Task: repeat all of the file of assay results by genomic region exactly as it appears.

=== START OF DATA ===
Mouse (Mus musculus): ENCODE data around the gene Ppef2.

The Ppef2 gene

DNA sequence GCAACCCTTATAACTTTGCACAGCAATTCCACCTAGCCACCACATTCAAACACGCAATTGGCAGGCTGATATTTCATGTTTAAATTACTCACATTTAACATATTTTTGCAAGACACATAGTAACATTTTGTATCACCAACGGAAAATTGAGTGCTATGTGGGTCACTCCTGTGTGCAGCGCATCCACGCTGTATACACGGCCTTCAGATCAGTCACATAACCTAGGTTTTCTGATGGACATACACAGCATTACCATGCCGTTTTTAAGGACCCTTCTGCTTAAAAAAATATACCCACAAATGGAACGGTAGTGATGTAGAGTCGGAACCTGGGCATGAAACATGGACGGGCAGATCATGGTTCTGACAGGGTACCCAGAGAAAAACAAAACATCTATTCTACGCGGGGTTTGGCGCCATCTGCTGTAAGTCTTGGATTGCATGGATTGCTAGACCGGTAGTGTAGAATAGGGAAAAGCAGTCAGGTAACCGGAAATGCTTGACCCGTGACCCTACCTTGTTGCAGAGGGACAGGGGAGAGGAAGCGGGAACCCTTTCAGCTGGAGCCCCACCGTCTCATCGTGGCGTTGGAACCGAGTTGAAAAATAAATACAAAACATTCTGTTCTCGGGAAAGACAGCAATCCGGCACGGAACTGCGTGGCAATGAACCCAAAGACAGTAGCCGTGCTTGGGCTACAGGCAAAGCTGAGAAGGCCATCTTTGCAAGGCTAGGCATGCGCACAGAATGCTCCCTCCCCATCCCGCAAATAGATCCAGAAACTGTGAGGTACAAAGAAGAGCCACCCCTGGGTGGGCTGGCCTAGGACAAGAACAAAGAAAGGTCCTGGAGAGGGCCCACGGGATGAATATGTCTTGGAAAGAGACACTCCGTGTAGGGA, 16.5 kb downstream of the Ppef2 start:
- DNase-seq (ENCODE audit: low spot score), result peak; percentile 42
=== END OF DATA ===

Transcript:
Mouse (Mus musculus): ENCODE data around the gene Ppef2.

The Ppef2 gene

DNA sequence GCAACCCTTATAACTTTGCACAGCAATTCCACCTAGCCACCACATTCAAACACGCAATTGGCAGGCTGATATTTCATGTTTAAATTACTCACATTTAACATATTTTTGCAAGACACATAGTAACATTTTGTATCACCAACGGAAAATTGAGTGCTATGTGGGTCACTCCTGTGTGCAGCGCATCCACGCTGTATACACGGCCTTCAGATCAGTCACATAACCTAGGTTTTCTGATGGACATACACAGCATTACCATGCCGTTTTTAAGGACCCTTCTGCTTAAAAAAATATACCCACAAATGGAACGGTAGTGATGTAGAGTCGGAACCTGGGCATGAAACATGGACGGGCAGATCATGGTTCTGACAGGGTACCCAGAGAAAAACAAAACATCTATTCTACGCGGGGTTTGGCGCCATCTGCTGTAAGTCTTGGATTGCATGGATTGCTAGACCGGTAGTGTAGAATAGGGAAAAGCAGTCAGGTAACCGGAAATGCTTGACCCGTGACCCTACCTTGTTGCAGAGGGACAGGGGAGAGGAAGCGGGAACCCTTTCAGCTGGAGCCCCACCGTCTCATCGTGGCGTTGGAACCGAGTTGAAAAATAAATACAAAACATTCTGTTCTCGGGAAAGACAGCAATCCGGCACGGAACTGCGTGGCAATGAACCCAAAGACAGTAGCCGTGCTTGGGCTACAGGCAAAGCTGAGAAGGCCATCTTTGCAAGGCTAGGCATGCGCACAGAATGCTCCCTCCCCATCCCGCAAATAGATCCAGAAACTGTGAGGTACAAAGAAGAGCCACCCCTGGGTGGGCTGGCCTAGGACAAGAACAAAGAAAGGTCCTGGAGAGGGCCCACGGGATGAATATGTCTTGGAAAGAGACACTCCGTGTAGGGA, 16.5 kb downstream of the Ppef2 start:
- DNase-seq (ENCODE audit: low spot score), result peak; percentile 42